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Analyzing variability in instance-based learning model predictions using recurrence quantification analysis

Erin N McCormick
Carnegie Mellon University ~ Social and Decision Sciences
Dr. Leslie Blaha
Air Force Research Laboratory ~ Warfighter Interactions & Readiness Division
Cleotilde (Coty) Gonzalez
Carnegie Mellon University ~ Social and Decision Sciences Department
The authors of this presentation have exercised their right to embargo this presentation. This presentation is the intellectual property of the authors. Duplication and sharing (including sharing of the video link) is not permitted.

Model variability is important: if systematic variation in model predictions does not reflect systematic variation in human behavior, the model's ability to describe, predict, and explain behavior is in question. We demonstrate a method to compare variation in model predictions to variation in human behavior in a dynamic decision making task. Dynamic decisions are a sequence of inter-dependent choices in changing environments, where human choices may systematically change over time. We can characterize these changes with a qualitative and quantitative visual analytics approach, recurrence quantification analysis (RQA). RQA visualizes (with recurrence plots) and describes (with recurrence statistics) recurring states in sequences of observations. We compared human choice sequences in a dynamic decision making task to predictions of an instance-based learning (IBL) model, a memory-based model of choice with two parameters (noise and decay). Specifically, we generated predictions using two parameterizations of the IBL model: one using default noise and decay parameters from the ACT-R cognitive architecture, another using the average of noise and decay parameters from IBL models fit to human data at the individual level. We compared the recurrence statistic distributions of the human data and both parameterizations. We find ACT-R default parameters predict more decision makers with less trial-to-trial change in choices than in human data. In contrast, the averaged parameters predict more decision makers with more trial-to-trial change in choices than in human data. RQA provides new tools for assessing model predictions, and a new source of evidence for demonstrating that models successfully characterize sequences of human choice.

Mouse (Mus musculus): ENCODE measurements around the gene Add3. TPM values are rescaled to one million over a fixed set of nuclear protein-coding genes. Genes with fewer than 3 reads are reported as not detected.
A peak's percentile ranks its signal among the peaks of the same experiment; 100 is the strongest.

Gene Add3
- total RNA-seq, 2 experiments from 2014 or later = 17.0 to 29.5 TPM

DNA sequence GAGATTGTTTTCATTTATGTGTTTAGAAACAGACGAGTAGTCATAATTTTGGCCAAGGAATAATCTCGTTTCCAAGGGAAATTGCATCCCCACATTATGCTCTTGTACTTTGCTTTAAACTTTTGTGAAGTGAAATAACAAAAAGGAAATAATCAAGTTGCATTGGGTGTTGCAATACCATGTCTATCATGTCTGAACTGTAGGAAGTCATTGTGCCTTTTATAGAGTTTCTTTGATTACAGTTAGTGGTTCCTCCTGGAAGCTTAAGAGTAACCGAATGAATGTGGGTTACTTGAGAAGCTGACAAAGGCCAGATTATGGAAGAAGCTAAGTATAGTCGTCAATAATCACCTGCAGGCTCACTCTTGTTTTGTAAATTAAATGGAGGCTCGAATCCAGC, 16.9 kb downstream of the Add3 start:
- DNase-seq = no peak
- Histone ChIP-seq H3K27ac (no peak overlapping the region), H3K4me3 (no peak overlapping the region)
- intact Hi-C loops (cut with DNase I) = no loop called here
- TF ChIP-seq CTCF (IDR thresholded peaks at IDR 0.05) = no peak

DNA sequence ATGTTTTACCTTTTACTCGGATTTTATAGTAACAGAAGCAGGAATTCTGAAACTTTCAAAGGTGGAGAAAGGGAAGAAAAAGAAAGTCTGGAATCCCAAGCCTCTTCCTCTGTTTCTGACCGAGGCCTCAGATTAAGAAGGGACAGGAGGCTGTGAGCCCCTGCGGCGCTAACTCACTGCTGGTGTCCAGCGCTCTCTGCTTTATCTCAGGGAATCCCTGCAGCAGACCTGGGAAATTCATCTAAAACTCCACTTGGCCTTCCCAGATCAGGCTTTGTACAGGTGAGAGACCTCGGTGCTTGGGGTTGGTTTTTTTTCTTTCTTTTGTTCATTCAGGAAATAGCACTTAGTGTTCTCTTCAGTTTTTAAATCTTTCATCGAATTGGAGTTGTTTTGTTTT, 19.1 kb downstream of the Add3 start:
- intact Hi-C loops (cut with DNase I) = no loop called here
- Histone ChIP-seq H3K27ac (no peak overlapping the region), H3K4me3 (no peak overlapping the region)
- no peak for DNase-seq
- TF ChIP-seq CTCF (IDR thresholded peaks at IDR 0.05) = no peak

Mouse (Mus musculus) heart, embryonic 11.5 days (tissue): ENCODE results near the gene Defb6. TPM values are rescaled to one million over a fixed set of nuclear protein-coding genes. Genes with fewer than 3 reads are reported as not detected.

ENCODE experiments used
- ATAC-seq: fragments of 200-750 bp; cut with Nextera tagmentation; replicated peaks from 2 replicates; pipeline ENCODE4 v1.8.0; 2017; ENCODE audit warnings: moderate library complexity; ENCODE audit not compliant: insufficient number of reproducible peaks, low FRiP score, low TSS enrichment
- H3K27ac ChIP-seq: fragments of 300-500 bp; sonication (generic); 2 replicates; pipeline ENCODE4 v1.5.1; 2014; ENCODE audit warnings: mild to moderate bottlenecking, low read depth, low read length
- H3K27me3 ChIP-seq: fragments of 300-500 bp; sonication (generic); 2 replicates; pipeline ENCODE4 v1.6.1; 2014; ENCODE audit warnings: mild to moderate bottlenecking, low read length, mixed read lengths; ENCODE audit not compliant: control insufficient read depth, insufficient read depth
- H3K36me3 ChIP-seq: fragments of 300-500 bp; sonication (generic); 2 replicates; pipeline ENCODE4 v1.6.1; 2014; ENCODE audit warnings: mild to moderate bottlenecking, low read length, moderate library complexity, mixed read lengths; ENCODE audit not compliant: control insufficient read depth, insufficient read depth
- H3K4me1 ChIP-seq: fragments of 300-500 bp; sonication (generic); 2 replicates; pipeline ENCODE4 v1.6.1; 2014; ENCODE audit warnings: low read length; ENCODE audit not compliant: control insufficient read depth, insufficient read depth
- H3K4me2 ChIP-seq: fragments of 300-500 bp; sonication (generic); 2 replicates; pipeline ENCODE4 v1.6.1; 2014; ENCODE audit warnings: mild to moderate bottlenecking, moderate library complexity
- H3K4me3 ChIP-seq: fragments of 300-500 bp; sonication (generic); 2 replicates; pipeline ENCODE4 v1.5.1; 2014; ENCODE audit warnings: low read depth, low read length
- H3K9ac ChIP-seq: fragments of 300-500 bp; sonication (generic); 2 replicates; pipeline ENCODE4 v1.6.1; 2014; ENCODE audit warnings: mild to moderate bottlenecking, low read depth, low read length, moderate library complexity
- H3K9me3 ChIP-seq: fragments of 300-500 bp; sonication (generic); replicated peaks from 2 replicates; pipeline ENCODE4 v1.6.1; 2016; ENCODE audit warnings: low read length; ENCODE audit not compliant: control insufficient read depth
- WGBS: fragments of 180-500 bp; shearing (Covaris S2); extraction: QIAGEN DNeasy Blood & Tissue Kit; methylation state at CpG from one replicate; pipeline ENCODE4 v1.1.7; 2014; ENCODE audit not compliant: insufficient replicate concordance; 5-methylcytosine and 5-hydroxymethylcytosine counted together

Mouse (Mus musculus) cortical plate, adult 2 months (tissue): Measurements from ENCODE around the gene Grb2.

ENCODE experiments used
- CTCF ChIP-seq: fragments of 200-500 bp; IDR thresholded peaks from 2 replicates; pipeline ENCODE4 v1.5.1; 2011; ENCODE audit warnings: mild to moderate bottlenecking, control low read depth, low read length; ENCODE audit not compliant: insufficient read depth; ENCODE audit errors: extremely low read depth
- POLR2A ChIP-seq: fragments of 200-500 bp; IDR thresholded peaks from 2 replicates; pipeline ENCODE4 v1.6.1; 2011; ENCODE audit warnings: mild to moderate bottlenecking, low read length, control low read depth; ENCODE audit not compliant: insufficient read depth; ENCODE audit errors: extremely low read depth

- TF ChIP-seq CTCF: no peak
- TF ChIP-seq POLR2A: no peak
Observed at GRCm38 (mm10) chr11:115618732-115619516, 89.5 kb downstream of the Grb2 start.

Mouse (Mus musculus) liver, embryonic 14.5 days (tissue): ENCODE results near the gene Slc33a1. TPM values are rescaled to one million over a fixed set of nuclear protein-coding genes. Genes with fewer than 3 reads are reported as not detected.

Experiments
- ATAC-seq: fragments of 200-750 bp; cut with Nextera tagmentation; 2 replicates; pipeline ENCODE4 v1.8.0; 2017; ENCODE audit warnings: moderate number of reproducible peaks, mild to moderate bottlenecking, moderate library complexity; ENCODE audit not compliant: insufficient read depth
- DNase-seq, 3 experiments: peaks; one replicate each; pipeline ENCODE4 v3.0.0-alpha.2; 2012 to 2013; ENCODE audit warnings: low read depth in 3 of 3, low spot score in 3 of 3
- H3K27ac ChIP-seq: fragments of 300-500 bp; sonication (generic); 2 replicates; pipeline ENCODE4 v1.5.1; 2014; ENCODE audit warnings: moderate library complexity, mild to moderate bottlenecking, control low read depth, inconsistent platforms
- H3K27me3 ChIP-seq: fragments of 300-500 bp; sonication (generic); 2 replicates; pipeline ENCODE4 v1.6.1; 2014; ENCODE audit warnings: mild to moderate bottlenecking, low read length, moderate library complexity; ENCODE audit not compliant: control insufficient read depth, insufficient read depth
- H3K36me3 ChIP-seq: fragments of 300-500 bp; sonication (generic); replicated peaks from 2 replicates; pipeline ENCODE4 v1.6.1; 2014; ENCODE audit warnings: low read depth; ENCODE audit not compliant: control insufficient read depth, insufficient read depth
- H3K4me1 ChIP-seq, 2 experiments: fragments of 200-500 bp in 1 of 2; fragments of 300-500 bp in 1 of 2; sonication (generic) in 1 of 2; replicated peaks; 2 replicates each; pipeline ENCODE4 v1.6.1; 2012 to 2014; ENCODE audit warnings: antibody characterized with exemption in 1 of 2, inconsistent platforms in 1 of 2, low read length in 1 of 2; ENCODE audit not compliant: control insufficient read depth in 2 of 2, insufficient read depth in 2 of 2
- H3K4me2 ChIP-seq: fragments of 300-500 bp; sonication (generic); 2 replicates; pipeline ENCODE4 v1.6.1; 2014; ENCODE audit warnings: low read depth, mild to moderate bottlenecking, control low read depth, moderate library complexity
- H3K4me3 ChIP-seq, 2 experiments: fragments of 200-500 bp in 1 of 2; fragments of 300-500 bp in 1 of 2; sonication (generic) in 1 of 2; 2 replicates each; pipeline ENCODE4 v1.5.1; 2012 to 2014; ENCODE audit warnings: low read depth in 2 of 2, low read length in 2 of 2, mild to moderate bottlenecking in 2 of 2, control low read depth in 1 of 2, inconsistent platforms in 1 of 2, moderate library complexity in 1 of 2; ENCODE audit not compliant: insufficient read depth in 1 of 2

Recurrence quantification analysis
Dynamic decision making
Model variability
Choice sequences
Visual analytics


Cognitive Modeling
Decision Making
Model Analysis and Comparison
New is the great resource/jumping off point for recurrence quantification analysis: A reference paper with more details: (Marwan, Romano, Thiel, Kurths. (2007). Recurrence plots for the analysis of complex systems. Physics Reports, 438, 237-3...

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